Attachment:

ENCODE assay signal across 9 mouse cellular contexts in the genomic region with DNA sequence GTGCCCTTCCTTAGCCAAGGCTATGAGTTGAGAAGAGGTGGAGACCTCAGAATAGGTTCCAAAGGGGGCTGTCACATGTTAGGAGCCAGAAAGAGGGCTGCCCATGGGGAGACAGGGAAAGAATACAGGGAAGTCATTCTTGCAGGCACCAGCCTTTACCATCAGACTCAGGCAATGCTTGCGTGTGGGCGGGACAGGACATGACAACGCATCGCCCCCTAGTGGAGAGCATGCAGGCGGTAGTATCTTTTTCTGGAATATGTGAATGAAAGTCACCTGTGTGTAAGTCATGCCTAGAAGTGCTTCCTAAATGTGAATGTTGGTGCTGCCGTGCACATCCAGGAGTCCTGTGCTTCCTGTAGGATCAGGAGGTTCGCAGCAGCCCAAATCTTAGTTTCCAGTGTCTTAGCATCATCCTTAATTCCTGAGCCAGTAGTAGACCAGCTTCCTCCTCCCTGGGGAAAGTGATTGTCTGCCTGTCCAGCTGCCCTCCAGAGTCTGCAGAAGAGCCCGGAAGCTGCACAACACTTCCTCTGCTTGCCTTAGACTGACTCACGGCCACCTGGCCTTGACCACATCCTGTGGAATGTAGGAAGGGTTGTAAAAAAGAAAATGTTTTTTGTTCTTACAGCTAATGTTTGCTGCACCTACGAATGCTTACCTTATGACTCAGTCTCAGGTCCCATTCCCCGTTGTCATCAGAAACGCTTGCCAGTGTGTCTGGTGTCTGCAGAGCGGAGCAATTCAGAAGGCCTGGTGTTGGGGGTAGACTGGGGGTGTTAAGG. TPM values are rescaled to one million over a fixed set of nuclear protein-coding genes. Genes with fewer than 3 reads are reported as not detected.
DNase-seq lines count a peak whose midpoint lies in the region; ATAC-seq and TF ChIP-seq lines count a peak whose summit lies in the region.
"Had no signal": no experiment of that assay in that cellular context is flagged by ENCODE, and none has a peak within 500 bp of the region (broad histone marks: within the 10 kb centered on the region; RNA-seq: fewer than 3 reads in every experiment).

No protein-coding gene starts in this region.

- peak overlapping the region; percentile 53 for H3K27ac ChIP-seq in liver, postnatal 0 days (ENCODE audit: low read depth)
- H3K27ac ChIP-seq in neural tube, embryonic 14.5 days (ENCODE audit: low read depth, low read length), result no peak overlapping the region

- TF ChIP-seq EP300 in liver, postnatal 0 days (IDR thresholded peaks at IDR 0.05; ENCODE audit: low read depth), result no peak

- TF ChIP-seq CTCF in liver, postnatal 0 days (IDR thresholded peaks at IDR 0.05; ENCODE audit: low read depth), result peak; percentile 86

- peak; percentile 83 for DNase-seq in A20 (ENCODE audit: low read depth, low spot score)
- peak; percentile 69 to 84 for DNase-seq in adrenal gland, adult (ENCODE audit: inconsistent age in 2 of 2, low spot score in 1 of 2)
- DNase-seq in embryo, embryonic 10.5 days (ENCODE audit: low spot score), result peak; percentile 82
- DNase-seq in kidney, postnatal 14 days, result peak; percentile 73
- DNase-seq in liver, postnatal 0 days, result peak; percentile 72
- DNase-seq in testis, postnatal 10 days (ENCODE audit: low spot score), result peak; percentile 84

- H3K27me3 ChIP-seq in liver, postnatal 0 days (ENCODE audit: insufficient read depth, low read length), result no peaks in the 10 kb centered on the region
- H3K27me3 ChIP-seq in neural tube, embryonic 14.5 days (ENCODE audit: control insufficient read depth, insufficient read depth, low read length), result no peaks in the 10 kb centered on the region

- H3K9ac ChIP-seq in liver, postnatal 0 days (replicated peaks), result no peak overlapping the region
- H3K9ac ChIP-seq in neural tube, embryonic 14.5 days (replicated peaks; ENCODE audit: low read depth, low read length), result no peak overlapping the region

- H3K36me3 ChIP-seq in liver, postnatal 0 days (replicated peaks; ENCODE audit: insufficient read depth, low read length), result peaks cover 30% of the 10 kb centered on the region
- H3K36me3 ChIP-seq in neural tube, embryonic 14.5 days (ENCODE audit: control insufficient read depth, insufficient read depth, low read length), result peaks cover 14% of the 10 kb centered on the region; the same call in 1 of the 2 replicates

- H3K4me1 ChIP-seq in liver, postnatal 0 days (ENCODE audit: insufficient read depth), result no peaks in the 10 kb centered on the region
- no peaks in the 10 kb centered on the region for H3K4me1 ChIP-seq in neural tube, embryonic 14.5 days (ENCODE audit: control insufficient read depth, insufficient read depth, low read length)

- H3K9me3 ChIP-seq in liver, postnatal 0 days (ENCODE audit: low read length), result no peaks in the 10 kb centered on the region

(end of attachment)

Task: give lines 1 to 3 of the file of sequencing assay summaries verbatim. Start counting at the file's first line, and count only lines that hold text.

ENCODE assay signal across 9 mouse cellular contexts in the genomic region with DNA sequence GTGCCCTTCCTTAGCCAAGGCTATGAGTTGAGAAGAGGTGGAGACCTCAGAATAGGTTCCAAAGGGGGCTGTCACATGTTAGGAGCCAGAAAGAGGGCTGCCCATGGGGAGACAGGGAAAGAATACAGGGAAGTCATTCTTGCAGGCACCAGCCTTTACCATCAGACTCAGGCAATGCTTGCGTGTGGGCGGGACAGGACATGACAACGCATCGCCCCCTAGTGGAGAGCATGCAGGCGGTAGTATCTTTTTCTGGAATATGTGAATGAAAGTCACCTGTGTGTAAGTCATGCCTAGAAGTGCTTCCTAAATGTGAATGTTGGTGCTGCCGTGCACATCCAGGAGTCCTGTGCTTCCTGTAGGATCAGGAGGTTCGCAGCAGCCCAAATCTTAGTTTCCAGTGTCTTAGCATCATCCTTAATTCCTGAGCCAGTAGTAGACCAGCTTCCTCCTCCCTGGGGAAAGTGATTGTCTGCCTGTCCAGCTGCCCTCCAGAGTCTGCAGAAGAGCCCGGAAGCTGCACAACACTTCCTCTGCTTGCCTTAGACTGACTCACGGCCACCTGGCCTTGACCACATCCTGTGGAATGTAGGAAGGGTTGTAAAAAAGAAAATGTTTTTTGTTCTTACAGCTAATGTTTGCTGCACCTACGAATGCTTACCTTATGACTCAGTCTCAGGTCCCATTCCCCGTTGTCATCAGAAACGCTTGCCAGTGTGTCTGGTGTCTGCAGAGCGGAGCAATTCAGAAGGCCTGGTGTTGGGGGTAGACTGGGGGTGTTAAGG. TPM values are rescaled to one million over a fixed set of nuclear protein-coding genes. Genes with fewer than 3 reads are reported as not detected.
DNase-seq lines count a peak whose midpoint lies in the region; ATAC-seq and TF ChIP-seq lines count a peak whose summit lies in the region.
"Had no signal": no experiment of that assay in that cellular context is flagged by ENCODE, and none has a peak within 500 bp of the region (broad histone marks: within the 10 kb centered on the region; RNA-seq: fewer than 3 reads in every experiment).